Spina Bifida Collaborative Care Network

SBA_2015-02-02

Dear Friends,As promised we are sharing the results of the focus groups that were held at our 2014 national conference with conference participants before we release them to the public.We thank you for your participation and interest in the Spina Bifida Collaborative Care Network (SBCCN).The results are promising and although we are providing you with a brief summary of those results in this email, the full unedited report is attached for your review.

The SBCNN is moving forward at high speed in 2015 and we will continue to give you updates on our progress

It takes a community to improve care for the community so we thank YOU!

Spina Bifida Collaborative Care Network (SBCCN) Update

In August 2014, the Spina Bifida Collaborative Care Network (SBCCN) Strategic Plan Leadership and Overall Planning groups produced a draft strategic plan with (5) overarching goals:

1.     Improve communication among all stakeholders in the care and lives of people with Spina Bifida (SB)

2.     Develop SB clinic site performance expectations for quality improvement programs

3.     Improve the care of adults with Spina Bifida

4.     Develop best practices for clinic programs for health outcomes improvement

5.     Sustain the capacity of the SBCCN

The strategic plan was revealed at the 2014 National Spina Bifida Association Conference to adults with SB, health care providers and Chapter directors. Information gathered through face-to-face focus groups and online surveys helped define and develop the SBCCN goals.

RESULTS

Goal 1: Improve communication among all stakeholders in the care and lives of people with Spina Bifida (SB)

Responses from surveys and focus groups indicate that there is a need for improved communication between SB clinics, non-SB clinic health care providers, Chapters and people living with SB.

Goal 2: Develop SB clinic site performance expectations for quality improvement programs

Feedback from participants yield important information on key measures of performance by which SB clinics should be evaluated:  access to specialists as needed, relevant patient education on SB issues, coordination of care and quality of life outcomes for patients

Goal 3: Improve the care of adults with SB

Responses align directly with this goal that the needs of adults with SB are paramount at this time, and should be a priority focus for the SBCCN in the immediate future. There is substantial room for quality improvement in the provision and coordination of care for adults with SB.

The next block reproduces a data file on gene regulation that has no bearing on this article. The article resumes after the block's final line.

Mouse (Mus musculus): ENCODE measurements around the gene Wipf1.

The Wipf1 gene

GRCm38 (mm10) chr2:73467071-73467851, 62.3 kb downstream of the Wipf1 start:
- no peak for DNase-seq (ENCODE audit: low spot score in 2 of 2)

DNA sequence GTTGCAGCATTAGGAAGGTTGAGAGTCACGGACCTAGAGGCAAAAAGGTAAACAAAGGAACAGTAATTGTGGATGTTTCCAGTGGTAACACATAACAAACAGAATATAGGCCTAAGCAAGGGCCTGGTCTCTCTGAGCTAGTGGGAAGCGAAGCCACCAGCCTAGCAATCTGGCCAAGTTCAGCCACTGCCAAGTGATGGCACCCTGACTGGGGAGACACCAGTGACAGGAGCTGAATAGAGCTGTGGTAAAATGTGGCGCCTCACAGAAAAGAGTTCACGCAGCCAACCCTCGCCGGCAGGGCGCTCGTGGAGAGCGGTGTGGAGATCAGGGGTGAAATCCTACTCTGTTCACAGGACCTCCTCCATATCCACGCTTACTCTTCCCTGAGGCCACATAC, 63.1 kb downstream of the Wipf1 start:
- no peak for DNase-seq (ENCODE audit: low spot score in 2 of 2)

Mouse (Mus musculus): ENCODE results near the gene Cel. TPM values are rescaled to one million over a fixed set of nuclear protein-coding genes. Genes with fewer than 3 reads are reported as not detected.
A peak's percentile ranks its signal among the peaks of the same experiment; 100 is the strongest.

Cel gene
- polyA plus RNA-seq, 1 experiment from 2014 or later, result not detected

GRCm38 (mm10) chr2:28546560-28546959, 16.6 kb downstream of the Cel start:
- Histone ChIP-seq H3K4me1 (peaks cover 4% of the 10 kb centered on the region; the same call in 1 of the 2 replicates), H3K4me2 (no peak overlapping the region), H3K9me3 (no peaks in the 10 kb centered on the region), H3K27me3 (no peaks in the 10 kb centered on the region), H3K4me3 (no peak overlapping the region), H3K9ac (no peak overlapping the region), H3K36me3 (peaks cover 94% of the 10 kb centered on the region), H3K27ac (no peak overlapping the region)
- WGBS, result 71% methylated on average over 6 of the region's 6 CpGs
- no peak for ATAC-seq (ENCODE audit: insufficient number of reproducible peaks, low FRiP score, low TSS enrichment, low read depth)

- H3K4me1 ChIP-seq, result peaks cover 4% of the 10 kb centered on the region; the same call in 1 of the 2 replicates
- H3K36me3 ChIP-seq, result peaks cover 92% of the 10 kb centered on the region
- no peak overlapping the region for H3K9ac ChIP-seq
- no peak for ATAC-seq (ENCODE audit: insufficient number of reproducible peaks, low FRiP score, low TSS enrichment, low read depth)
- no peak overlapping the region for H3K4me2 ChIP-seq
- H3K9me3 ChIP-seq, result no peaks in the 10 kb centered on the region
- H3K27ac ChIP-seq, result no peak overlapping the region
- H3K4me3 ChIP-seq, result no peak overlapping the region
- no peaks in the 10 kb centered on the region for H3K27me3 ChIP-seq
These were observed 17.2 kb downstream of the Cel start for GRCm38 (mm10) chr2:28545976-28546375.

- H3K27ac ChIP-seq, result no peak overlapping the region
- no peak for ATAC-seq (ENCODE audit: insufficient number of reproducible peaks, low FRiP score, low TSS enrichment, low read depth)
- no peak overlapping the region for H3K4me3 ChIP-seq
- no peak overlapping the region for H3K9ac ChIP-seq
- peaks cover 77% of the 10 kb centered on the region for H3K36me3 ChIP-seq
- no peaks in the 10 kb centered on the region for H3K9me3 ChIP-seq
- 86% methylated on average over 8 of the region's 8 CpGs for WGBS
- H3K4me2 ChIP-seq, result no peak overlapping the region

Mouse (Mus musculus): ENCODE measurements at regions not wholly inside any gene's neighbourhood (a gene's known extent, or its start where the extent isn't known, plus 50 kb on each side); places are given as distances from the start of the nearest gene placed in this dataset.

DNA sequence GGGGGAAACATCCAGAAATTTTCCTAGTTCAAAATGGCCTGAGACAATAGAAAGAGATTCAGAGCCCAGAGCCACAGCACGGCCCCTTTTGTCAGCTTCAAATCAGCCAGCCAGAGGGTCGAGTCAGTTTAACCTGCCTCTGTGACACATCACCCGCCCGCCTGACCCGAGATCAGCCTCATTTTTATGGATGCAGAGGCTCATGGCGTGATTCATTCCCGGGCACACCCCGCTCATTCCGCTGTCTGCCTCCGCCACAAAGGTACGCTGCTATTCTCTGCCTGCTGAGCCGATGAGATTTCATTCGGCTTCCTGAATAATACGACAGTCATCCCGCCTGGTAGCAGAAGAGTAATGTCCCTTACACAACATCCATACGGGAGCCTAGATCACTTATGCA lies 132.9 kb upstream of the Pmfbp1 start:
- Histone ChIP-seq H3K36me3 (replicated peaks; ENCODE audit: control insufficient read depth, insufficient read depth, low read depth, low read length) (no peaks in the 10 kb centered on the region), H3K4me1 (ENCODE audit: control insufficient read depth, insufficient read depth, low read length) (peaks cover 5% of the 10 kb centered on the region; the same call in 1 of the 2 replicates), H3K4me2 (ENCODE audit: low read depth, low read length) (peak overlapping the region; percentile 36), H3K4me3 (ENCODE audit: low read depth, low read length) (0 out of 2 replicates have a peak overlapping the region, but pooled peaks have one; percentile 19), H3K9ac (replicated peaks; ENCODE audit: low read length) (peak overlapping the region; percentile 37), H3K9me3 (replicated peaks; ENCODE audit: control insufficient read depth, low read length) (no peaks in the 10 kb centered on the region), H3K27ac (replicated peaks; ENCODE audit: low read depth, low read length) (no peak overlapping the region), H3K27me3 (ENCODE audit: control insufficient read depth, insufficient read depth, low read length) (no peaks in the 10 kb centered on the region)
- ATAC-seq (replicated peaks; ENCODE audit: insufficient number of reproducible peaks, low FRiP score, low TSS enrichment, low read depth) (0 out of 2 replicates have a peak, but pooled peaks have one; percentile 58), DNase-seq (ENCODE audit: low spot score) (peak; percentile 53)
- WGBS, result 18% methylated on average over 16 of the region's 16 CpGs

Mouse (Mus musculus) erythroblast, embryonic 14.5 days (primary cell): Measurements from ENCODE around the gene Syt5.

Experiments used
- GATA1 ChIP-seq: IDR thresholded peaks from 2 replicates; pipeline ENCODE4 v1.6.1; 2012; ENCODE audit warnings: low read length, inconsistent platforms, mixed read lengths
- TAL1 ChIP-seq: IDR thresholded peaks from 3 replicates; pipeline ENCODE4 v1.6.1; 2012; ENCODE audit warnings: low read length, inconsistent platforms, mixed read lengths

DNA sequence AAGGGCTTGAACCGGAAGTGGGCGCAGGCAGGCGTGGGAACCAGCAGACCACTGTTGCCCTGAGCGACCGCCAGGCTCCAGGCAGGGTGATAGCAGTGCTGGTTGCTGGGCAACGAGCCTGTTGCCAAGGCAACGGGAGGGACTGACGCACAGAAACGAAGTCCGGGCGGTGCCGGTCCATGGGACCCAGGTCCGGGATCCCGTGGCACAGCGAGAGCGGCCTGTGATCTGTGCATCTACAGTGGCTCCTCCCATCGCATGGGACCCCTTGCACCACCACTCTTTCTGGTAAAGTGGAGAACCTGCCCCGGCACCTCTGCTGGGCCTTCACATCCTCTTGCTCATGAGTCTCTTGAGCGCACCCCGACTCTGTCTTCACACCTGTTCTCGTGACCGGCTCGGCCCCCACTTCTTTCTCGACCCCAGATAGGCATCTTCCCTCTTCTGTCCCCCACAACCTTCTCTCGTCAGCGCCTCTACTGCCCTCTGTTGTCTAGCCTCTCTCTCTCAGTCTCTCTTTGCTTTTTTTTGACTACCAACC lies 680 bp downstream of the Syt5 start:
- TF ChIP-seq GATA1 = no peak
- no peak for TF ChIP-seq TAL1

Goal 4: Develop best practices for clinic programs for health outcomes improvement

Participants clearly indicated that the SBCCN can and should play a central role in the development of clinical best practices or standards of care, for the treatment of all people with SB.  Furthermore, they felt that the SBCCN should play a role in the dissemination of best practices to health care providers, individuals with SB and their families, as well as targeted organizations including non-profits, government agencies and educational institutions.

Goal 5: Sustain the capacity of the SBCCN

Respondents felt that the SBCCN should define the roles and responsibilities of network stakeholders, and partner with many different organizations to strengthen the capacity and overall reach of the SBCCN.

Outside of the survey, many respondents indicated that remote areas often do not have SB clinics and are therefore unable to access needed care. Furthermore, there is a general lack of resources in rural areas such as independent living programs, transportation, employment opportunities, and specialist medical care.

The focus group participants provided consistent feedback on general areas where the SBCCN could make valuable changes:

  • Focus on adults-and help adults develop active partnerships with providers
  • Revise health care guidelines
  • Increase communication across stakeholder groups
  • Identify standards of care that, when used, could make care more seamless across states and clinics.

Drawing from the responses and feedback of focus group participants, it is clear that there is a need for the SBCCN.  Primary areas of concern identified from the focus group discussions about things the SBCCN should focus on include:

  • Revision or development of standards of care in all main areas of SB
  • Find more balance in the unequal availability of SB care across age groups, regions of the country, and clinics
  • Increase community awareness of SB-outside of the SB community
  • Increase partnerships with government, community and patient organizations
  • Foster independence for individuals with SB at earlier ages
  • Define roles and responsibilities among SBCCN stakeholders
  • Create a system for adult care and community support
  • Improve communication between clinics, SBA Chapters and patients-this includes identifying more providers who understand SB, increased use of email between health care providers and patients outside of scheduled appointments
  • Employ leadership in the development, distribution and use of technology such as telemedicine and “apps”.

Read the full results here.

Spina Bifida Association

PO Box 17427 | Arlington, VA 22216